“My wife and I would already have had our life together and the child needs a chance to live its life.”
“What about you?”
I answered, “I love my child in a very special way and in another special way I love my wife. We might all drown together but I’d try to save both.”
None of these answers was right or wrong. What this elder was doing was teaching us how to think, set priorities and give reasons why.
Sleep gets short shrift in our society. Health advocates promote the importance of diet and exercise, but sleep is seldom mentioned.
Yet it’s the third leg of the health tripod.
We spend over one-third [36%] of our lives doing it. So if you’re 90 years old, you’ve spent 32 years asleep. Sobering, isn’t it?
The latest research shows that sleep is a bit of a miracle drug and we should all be taking it more seriously.
I’ll admit that I have spent a fair amount of time in my life fantasizing about how much more I could get done if I had more waking hours. I’ve even written posts on how to be more productive.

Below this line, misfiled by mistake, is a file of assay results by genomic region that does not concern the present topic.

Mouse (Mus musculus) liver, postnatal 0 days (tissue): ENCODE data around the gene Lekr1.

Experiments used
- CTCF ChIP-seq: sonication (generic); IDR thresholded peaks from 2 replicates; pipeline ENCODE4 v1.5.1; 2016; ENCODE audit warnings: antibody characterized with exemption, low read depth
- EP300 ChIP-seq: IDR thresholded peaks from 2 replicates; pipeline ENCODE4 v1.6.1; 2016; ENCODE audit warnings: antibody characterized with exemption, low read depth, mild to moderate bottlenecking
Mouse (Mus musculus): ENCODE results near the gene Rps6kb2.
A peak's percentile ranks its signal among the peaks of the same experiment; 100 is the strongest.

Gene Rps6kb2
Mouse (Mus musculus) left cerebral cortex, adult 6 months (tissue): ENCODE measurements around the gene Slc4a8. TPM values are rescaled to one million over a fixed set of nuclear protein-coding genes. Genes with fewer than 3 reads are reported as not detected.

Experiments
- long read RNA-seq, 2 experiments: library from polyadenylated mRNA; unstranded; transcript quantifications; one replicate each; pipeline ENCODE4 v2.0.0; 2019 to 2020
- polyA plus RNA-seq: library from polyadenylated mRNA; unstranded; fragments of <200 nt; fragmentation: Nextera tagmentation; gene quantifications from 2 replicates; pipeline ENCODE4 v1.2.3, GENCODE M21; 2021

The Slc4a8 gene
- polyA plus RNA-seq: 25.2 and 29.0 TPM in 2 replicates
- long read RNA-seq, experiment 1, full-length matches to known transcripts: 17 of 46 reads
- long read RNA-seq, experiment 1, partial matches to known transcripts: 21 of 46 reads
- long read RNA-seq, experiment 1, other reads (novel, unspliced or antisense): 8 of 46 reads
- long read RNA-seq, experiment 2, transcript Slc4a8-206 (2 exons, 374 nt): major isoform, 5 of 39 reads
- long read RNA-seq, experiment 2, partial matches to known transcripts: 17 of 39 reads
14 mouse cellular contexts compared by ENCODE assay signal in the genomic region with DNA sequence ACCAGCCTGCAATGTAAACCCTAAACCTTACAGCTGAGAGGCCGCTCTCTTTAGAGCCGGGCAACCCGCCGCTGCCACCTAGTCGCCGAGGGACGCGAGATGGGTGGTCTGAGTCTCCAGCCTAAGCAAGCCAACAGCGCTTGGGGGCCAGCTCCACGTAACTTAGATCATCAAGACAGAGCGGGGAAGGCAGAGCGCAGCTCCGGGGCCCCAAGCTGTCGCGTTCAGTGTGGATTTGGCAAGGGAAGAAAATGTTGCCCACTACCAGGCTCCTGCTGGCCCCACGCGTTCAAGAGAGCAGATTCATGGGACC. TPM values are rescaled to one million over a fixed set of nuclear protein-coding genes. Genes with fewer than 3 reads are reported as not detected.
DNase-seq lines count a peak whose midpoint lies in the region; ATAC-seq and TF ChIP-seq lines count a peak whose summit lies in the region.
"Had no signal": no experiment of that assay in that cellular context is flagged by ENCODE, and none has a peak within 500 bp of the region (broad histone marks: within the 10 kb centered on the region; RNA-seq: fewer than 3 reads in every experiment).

But no less a power player than Arianna Huffington, in her TED talk, sang the praises of getting enough sleep. That’s a position she moved to after fainting from exhaustion, hitting her head on her desk, and breaking her cheekbone requiring five stitches on her right eye.
Getting enough sleep improves your life in so many ways that it could be considered a key to success, in spite of Margaret Thatcher saying sleep is for wimps and Thomas Edison’s proclamation that it’s a criminal waste of time.
If you’re like me, you often think, “oh, if only there were more hours in a day, or another day in the week, then I could get it all done.”
Even if there were, I probably wouldn’t get it all done.
We don’t really need more time, we need to make better use of the time we have.
The trick is not to get more done. The trick is to decide what you really need/want to be doing and eliminate the rest.
Successful people know how to focus their time and energy. Being productive relies on the ability to distinguish between tasks that move you closer to your goals and tasks that don’t.